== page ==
Posted 07 October 2001  05:46 PM
Posted 07 October 2001  11:28 PM
quote:
Now, if we want to transform a point in camera space to model space, we simple do this:
X = world_to_camera(T) * model_to_world(T) * X''
Posted 09 October 2001  03:17 AM
Posted 09 October 2001  04:33 AM
Posted 09 October 2001  02:11 PM
Posted 09 October 2001  09:03 PM
Posted 09 October 2001  11:55 PM
Posted 10 October 2001  12:23 AM
quote:
Original post by LilBudyWizer
I take it you mean rotations only and not rotations and translations since I don't think the transpose and inverse are the same when translations are included. I'm not particularly strong with matrices but when I tried multiplying a matrix that included translation by its transpose I didn't get the identity matrix.
Posted 10 October 2001  04:55 AM
quote:
Original post by silvren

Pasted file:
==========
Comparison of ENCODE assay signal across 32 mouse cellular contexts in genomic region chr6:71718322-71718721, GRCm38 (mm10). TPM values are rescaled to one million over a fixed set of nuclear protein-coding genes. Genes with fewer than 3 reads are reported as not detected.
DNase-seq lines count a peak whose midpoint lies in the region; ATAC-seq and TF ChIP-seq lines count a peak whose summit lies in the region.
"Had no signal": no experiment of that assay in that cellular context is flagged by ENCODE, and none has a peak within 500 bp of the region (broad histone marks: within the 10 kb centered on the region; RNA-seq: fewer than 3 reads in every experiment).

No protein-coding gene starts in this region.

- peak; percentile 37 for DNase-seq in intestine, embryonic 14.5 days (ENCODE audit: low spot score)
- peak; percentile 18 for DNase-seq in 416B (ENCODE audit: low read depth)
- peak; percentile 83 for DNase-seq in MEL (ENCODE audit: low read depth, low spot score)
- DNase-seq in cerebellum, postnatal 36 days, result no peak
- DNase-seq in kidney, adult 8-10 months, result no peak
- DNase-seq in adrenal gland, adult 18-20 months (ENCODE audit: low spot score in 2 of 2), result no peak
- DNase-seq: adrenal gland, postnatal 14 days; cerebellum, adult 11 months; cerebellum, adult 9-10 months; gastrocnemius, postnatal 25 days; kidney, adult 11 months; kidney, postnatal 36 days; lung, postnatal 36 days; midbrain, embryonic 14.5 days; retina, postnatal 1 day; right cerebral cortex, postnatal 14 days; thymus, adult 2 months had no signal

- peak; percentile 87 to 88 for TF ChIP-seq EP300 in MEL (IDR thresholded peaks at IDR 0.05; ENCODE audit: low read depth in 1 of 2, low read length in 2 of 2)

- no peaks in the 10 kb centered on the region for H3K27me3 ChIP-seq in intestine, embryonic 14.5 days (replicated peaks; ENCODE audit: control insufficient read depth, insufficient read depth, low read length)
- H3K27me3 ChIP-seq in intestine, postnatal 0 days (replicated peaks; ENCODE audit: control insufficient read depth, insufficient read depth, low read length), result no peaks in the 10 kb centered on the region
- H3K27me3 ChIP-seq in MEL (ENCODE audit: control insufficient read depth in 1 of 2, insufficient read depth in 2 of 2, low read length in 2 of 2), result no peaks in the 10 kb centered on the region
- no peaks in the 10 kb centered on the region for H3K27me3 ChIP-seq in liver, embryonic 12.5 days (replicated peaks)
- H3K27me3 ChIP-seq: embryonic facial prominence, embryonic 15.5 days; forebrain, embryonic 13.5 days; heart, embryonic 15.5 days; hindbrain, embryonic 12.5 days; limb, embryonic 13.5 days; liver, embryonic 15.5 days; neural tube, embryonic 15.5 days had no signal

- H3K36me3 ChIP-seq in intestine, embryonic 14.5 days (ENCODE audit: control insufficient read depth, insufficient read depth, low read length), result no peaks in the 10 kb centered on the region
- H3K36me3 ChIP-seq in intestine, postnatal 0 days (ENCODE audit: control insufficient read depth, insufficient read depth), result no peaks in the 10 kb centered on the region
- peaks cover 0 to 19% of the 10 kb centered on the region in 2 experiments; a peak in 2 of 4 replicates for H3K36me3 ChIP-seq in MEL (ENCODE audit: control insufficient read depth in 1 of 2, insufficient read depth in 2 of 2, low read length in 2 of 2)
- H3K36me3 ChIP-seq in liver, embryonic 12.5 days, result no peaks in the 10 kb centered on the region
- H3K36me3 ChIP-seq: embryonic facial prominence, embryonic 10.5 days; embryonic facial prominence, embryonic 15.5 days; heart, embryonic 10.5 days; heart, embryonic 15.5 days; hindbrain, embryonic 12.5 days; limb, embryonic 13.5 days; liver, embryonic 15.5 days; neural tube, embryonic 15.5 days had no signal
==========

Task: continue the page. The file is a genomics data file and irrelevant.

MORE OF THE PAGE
You're right. Ortogonal matrices' inverses are simply the transposes.

Posted 10 October 2001  10:28 AM
quote:
Original post by grhodes_at_work
That's not exactly correct. For example, a scaling transformation matrix is orthogonal:
[sfx 0 0 ]
S = 0 sfy 0 
[ 0 0 sfz]
But its transpose and inverse are the same only if sfx = sfy = sfz = 1.
Posted 10 October 2001  10:31 AM
Posted 10 October 2001  12:13 PM
quote:
Original post by silvren
First, how can you determine that your matrix is orthogonal?
A matrix, if my memory''s still with me, is only called orthogonal if its inverse is the same as its transpose, and in your case the orthogonality depends on the variables'' values.
Second, the following properties must be true for your matrix to be orthogonal:
sfx = +1 sfy = +1 sfz = +1
So you can in fact get N=2^3=8 different matrices that are orthogonal, not only one.
To sum it up:
A*A(T)=I iff square matrix A is orthogonal.
Posted 10 October 2001  12:55 PM
Posted 10 October 2001  03:53 PM